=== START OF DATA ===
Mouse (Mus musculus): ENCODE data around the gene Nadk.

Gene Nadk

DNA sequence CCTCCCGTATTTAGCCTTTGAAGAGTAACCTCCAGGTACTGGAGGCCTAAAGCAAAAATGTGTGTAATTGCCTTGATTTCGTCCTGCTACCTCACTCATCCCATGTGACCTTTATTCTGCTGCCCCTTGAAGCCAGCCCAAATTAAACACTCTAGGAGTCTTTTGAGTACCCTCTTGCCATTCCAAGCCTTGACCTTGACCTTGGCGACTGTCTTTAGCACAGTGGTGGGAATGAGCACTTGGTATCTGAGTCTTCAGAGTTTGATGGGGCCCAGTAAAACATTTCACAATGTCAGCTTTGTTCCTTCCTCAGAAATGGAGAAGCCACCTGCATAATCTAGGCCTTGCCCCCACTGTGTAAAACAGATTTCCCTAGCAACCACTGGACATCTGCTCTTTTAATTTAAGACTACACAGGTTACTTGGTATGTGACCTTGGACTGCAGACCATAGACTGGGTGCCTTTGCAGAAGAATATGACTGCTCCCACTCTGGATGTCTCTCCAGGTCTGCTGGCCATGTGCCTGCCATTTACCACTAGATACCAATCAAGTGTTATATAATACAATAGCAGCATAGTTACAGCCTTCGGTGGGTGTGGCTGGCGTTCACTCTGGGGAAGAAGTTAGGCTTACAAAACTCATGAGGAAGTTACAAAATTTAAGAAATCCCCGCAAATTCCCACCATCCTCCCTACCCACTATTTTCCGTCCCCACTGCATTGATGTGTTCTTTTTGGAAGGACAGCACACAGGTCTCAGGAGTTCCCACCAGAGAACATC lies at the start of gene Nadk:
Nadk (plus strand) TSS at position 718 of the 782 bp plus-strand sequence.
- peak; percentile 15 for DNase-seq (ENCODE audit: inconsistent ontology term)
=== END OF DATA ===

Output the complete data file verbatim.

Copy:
Mouse (Mus musculus): ENCODE data around the gene Nadk.

Gene Nadk

DNA sequence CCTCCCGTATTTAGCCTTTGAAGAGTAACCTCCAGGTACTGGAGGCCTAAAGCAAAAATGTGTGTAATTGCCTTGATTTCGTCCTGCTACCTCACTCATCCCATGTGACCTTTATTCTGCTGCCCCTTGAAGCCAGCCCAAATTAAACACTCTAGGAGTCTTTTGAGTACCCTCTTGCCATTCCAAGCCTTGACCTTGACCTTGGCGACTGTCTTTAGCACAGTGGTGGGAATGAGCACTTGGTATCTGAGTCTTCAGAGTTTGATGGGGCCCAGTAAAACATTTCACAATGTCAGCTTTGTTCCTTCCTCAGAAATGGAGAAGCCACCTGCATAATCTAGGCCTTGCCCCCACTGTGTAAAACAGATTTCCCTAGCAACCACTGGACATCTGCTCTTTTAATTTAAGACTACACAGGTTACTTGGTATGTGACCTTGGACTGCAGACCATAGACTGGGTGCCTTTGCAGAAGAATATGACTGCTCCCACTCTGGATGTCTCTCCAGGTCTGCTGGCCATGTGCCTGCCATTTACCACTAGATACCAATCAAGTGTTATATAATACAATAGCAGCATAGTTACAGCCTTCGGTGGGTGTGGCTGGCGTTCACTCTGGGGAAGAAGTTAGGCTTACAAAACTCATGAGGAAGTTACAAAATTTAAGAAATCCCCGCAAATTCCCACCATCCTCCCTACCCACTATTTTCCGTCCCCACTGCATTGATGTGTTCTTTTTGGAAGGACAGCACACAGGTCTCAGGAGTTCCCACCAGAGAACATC lies at the start of gene Nadk:
Nadk (plus strand) TSS at position 718 of the 782 bp plus-strand sequence.
- peak; percentile 15 for DNase-seq (ENCODE audit: inconsistent ontology term)